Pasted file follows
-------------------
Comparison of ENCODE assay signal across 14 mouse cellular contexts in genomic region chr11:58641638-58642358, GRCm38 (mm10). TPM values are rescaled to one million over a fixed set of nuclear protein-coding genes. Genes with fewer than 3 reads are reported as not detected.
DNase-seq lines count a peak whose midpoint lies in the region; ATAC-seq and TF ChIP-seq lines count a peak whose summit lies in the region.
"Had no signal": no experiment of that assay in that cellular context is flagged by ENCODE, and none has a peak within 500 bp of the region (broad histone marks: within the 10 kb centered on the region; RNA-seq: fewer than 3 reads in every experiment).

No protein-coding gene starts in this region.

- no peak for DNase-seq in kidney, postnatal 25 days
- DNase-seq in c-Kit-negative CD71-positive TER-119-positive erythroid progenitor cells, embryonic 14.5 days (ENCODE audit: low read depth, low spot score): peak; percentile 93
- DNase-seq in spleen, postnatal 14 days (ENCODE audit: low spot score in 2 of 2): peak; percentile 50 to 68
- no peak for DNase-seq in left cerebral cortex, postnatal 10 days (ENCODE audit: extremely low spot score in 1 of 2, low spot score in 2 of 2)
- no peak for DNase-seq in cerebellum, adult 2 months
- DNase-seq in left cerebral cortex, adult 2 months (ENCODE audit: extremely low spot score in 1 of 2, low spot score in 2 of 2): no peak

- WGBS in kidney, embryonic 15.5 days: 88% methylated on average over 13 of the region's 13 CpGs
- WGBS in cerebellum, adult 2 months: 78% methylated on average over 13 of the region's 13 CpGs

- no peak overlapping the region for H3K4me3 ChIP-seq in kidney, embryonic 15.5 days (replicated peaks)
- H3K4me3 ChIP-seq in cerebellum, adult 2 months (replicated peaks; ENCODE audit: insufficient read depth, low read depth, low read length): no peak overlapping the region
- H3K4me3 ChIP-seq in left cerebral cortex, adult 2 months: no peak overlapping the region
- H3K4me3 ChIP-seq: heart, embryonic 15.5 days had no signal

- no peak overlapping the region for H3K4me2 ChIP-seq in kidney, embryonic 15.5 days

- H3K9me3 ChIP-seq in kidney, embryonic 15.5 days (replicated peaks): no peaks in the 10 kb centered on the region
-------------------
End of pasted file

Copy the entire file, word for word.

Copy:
Comparison of ENCODE assay signal across 14 mouse cellular contexts in genomic region chr11:58641638-58642358, GRCm38 (mm10). TPM values are rescaled to one million over a fixed set of nuclear protein-coding genes. Genes with fewer than 3 reads are reported as not detected.
DNase-seq lines count a peak whose midpoint lies in the region; ATAC-seq and TF ChIP-seq lines count a peak whose summit lies in the region.
"Had no signal": no experiment of that assay in that cellular context is flagged by ENCODE, and none has a peak within 500 bp of the region (broad histone marks: within the 10 kb centered on the region; RNA-seq: fewer than 3 reads in every experiment).

No protein-coding gene starts in this region.

- no peak for DNase-seq in kidney, postnatal 25 days
- DNase-seq in c-Kit-negative CD71-positive TER-119-positive erythroid progenitor cells, embryonic 14.5 days (ENCODE audit: low read depth, low spot score): peak; percentile 93
- DNase-seq in spleen, postnatal 14 days (ENCODE audit: low spot score in 2 of 2): peak; percentile 50 to 68
- no peak for DNase-seq in left cerebral cortex, postnatal 10 days (ENCODE audit: extremely low spot score in 1 of 2, low spot score in 2 of 2)
- no peak for DNase-seq in cerebellum, adult 2 months
- DNase-seq in left cerebral cortex, adult 2 months (ENCODE audit: extremely low spot score in 1 of 2, low spot score in 2 of 2): no peak

- WGBS in kidney, embryonic 15.5 days: 88% methylated on average over 13 of the region's 13 CpGs
- WGBS in cerebellum, adult 2 months: 78% methylated on average over 13 of the region's 13 CpGs

- no peak overlapping the region for H3K4me3 ChIP-seq in kidney, embryonic 15.5 days (replicated peaks)
- H3K4me3 ChIP-seq in cerebellum, adult 2 months (replicated peaks; ENCODE audit: insufficient read depth, low read depth, low read length): no peak overlapping the region
- H3K4me3 ChIP-seq in left cerebral cortex, adult 2 months: no peak overlapping the region
- H3K4me3 ChIP-seq: heart, embryonic 15.5 days had no signal

- no peak overlapping the region for H3K4me2 ChIP-seq in kidney, embryonic 15.5 days

- H3K9me3 ChIP-seq in kidney, embryonic 15.5 days (replicated peaks): no peaks in the 10 kb centered on the region